It’s a Matter of Pride for Washington, D.C. Area LGBTQ and Allied Breweries

It’s a Matter of Pride for Washington, D.C. Area LGBTQ and Allied Breweries

Washington, D.C. has great diversity within its brewing scene. Whether you prefer your beer brewed 62 or 930 gallons at a time, LGBTQ owned and operated breweries, as well as allied breweries who support LGBTQ and safe spaces, manufacture world-class beer in and around DC.

“We have a slogan: Just like craft beer, diversity is delicious,” says Bryan Van Den Oever, one of three co-founders of Red Bear Brewing Company in Washington, D.C. Red Bear is the District of Columbia’s first entirely gay-owned and operated brewery, which opened in March 2019.

By the looks of the crowds the D.C. brewery is attracting, it appears beer lovers agree. Red Bear reached the brewery’s maximum capacity on opening day. Even after a few months in business, it’s not unusual to see a line out the door.

“I’m hoping Red Bear can help move that [inclusivity] forward because our message is beer is for everybody,” he says.

 “Just like craft beer, diversity is delicious.” Bryan Van Den Oever, Red Bear Brewing Co.

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About 30 miles north in Silver Spring, Maryland, Denizens Brewing Co. has been promoting a similar message since 2014.

“To my knowledge, we’re still the only majority women and minority-owned and operated [brewery in Maryland]” says Julie Verratti, chief brand officer and co-founder at Denizens Brewing Co. Julie and her wife Emily Bruno, along with brother-in-law Jeff Ramirez, founded the brewery.

Verratti is familiar with allied and LGBTQ-owned breweries nationally and locally in her time serving as chair of the Brewers Association’s Diversity Committee.

“Most breweries are trying to be open and inclusive and welcoming…and people are making an even more concerted effort than they have in the past,” she explains.

She says some of the strongest examples of inclusive breweries are in the Washington, D.C. area.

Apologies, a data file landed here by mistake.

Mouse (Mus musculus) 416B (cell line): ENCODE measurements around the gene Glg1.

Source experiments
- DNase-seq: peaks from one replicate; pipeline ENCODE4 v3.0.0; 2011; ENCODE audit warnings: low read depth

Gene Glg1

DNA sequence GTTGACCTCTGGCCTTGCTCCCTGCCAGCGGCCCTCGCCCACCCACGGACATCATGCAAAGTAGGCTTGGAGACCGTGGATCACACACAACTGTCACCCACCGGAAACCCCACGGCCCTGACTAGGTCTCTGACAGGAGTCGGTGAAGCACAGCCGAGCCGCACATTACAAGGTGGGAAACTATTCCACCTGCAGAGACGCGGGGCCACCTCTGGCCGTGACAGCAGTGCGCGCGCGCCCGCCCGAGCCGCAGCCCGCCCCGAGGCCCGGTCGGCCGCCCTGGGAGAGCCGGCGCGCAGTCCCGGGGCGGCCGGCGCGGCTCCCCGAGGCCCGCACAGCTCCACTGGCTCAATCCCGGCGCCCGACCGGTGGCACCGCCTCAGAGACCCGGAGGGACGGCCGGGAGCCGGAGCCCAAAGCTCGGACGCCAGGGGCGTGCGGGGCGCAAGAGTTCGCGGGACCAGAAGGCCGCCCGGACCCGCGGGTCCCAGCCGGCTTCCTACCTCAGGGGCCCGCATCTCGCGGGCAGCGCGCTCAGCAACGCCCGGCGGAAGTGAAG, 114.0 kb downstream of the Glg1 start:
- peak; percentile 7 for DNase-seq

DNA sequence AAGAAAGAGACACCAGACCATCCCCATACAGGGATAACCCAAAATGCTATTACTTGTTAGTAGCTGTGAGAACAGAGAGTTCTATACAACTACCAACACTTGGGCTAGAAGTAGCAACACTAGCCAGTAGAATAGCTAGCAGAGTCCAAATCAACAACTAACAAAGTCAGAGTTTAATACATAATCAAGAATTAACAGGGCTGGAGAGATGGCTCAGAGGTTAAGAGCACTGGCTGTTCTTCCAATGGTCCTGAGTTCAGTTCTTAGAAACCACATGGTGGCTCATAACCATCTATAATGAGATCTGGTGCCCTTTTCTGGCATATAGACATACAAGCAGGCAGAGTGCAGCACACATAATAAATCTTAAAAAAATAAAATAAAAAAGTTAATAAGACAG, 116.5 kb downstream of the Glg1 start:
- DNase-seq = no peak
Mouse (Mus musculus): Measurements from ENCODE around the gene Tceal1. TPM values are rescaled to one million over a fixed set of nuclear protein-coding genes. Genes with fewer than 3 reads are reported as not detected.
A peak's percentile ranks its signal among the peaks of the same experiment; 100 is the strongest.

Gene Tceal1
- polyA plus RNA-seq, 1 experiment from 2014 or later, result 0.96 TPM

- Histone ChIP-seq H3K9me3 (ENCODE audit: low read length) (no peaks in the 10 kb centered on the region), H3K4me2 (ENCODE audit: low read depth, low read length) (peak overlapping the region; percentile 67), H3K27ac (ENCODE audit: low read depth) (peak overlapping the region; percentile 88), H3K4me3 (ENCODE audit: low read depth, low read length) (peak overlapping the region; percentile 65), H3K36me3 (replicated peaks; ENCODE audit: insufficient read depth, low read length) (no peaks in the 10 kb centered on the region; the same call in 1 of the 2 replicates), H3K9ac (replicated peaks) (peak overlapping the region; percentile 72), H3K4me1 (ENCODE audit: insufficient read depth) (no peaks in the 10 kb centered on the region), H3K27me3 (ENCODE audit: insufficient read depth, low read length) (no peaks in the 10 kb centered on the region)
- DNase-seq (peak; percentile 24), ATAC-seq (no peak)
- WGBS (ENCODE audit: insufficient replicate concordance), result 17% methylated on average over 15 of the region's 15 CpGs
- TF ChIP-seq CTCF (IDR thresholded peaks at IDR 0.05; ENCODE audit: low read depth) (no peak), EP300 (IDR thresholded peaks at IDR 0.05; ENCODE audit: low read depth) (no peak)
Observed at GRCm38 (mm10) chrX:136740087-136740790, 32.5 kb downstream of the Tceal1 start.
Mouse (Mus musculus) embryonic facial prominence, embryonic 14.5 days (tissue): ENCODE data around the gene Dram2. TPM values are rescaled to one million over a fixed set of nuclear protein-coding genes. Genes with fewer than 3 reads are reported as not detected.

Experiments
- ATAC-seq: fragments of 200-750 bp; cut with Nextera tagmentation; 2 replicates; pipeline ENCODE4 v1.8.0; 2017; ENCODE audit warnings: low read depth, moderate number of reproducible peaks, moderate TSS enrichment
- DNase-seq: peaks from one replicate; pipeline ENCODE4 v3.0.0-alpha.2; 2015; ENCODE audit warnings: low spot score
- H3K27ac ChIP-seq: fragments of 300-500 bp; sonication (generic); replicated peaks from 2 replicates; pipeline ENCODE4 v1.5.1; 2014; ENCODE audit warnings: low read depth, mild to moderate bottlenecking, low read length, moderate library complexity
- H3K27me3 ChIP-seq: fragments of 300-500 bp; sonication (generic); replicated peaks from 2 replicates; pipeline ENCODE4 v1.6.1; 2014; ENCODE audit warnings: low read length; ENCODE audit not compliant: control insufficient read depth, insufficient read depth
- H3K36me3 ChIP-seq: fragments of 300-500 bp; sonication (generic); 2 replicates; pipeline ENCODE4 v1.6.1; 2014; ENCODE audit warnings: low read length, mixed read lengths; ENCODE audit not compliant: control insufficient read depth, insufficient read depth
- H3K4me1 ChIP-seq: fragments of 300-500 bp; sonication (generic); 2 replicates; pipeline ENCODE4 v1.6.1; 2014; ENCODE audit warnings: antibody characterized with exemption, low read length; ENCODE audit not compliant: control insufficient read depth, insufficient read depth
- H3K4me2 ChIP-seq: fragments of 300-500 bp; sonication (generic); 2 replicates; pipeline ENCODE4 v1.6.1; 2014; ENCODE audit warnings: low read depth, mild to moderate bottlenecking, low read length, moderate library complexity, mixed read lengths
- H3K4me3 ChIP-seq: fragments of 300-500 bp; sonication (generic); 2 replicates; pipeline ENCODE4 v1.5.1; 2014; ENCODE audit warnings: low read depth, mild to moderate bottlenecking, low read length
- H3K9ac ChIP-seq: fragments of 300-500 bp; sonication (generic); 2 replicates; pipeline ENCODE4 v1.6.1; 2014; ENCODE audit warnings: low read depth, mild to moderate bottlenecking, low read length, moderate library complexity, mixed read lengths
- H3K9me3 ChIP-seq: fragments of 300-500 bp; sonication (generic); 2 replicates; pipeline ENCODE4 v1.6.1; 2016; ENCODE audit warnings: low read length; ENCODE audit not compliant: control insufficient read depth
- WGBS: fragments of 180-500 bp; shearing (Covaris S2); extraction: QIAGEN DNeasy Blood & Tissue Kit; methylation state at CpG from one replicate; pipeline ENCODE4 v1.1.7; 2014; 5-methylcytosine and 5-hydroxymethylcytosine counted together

“Two [breweries] that I think of are DC Brau and Red Bear because DC Brau does the Pride Pils every year and Red Bear very openly identifies themselves as LGBTQ owned and operated,” she says. “They’re proud and I love that about them.”

(READ: Brewing Safe Spaces for the LGBTQ+ Community)

D.C. Brau’s Pride Pils Raises Thousands to Support LGBTQ Community

For the third consecutive year, the District of Columbia’s largest production craft brewery, DC Brau Brewing Company, rebrands its flagship “Brau Pils” to “Pride Pils.”

Brandon Skall, CEO & co-founder of DC Brau Brewing Company says, “Being an ally in the LGBTQ community isn’t just about Pride Week for us. We work hard to ensure that DC Brau is a safe space for everyone, no matter their race, gender, sexual orientation, nationality, etc.”

In June 1969, New York City Police raided the Stonewall Inn, a gay bar in Manhattan’s Greenwich Village neighborhood; officers said they were investigating illegal alcohol sales. The violent clashes known as the Stonewall Riots have become some of the most significant events in the gay liberation movement. It is because of this series of demonstrations at Stonewall that June is recognized and celebrated as Pride Month.

washington dc lgbtq breweries
From left to right – Kevin Naff and Stephen Rutgers of the Washington Blade, Sultan Shakir of SMYAL, Colleen Dermody of Blade Foundation, artist Maggie Dockerty, and DC Brau’s Brandon Skall, Mari Rodela and Jeff Hancock

DC Brau Brewing Company has annually collaborated with the Washington Blade, America’s oldest LGBTQ newspaper born a few months after Stonewall in 1969.